Sirens

SirensSirens by Joseph Knox
Series: Aidan Waits Thriller #1
Publisher: Doubleday
Released: January 12, 2017
Pages: 384
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The breathtakingly propulsive and stunningly assured debut thriller, perfect for readers of Tana French, Don Winslow, and Dennis Lehane

The mission is suicide.

Infiltrating the inner circle of enigmatic criminal Zain Carver is dangerous enough. Pulling it off while also rescuing Isabelle Rossiter, a runaway politician's daughter, from Zain's influence? Impossible. That's why Aidan Waits is the perfect man for the job. Disgraced, emotionally damaged and despised by his superiors. In other words, completely expendable.

But Aidan is a born survivor. And as he works his way deep into Zain's shadowy world, he finds that nothing is as it seems. Zain is a mesmerizing, Gatsby-esque figure who lures young women into his orbit--women who have a bad habit of turning up dead. But is Zain really responsible? And will Isabelle be next?

Before long, Aidan finds himself in over his head, cut loose by his superiors, and dangerously attracted to the wrong woman.

How can he save the girl if he can't even save himself?

If someone were to ask me what I think of Noir as a genre I’d quickly say “I really like it!”, followed by half an hour of thinking “Wait… have I actually read any proper noir recently?”

Other than The Killer Inside Me, of which I have very fond memories, I’m really not sure whether I have. So when I was looking for a book to read, turned on the radio, and heard Sirens recommended as an excellent noir-story I took the opportunity to give this book a go. And, as far as gritty, dark, hard-boiled stories go, it more than holds its own.

Sirens, quite literally, doesn’t pull any punches. We’re dropped into the middle of the life of Aidan Waits, a (surprise, surprise) tough-as-nails rough-around-the-edges police officer with a drinking problem, a drug-habit, and a bleak history. He gets tangled up in some business which drags him into even darker corners of the dark world he has become used to inhabiting. It becomes violent and bloody… and then even more violent… and even bloodier. It pushes your face down into the mud, and just keeps on grinding it down.

I enjoyed the story a lot, even though it felt almost like a style-parody of the genre. It’s perfectly possible that pulling out all of the tropes is a staple of the genre, I honestly don’t know, but at several points I felt myself thinking that, yes, of course this kind of thing would happen in this kind of story. It didn’t ruin my enjoyment of the story itself, but it did sometimes drag me out of my immersion in the book, causing me to think of it on a meta-level rather than just enjoying it. And I think a lot of the strength of this book is in the atmosphere is creates. I can see how this is the kind of book where you’d be completely engrossed from start to finish. Unfortunately I wasn’t. In hindsight I wish I had planned to read this in a sitting or two, rather than in 20-minute increments, to allow myself to be properly immersed in the action. That said, there are other books that have had no problems re-immersing me in themselves within seconds of starting a 20-minute stint, so some of the blame might be on the book rather than on me.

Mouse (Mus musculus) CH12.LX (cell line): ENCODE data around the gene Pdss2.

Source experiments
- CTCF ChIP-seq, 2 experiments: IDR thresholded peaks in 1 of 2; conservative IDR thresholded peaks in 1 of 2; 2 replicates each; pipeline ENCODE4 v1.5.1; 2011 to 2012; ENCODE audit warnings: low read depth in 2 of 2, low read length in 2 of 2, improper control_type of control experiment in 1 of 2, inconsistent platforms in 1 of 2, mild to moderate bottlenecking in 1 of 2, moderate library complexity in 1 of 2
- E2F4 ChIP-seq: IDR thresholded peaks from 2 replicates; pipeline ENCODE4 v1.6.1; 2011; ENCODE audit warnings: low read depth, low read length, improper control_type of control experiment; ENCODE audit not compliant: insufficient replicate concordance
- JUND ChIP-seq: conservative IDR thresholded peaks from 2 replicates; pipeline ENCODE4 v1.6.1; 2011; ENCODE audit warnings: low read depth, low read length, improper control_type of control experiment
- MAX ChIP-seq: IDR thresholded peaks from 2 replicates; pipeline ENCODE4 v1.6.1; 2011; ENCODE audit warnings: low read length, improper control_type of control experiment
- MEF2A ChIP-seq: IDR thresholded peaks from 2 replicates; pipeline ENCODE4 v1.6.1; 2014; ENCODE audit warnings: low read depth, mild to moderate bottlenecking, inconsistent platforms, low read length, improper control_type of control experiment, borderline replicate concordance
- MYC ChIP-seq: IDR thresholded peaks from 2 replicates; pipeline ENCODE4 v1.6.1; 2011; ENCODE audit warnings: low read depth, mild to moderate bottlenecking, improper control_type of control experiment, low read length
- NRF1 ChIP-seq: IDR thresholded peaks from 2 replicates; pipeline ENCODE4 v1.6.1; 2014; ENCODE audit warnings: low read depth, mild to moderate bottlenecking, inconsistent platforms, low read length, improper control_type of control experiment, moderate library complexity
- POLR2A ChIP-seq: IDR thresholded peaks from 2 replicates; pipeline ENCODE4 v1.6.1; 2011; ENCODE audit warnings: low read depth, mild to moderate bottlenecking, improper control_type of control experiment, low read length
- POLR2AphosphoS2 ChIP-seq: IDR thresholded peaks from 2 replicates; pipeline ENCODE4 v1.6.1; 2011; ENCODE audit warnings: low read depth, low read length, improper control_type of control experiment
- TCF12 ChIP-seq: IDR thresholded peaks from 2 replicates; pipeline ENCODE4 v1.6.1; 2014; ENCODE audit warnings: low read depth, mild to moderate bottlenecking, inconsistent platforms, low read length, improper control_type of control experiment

And while the story is good, the world it happened in felt small. Sure, the story took place in Manchester, but the camera is never pulled far enough back from the events of the story that I got the feeling of these being events taking place in a large city. Instead it felt that all the characters and places (and there are a fair few) existed inside of quite a small, crowded, bubble.

All in all, even though I wish I’d had enjoyed it a little more, this was a very worthwhile read. I’ll definitely pick up the sequel, and it has definitely sparked life in my dormant urge to try out more noir in general.

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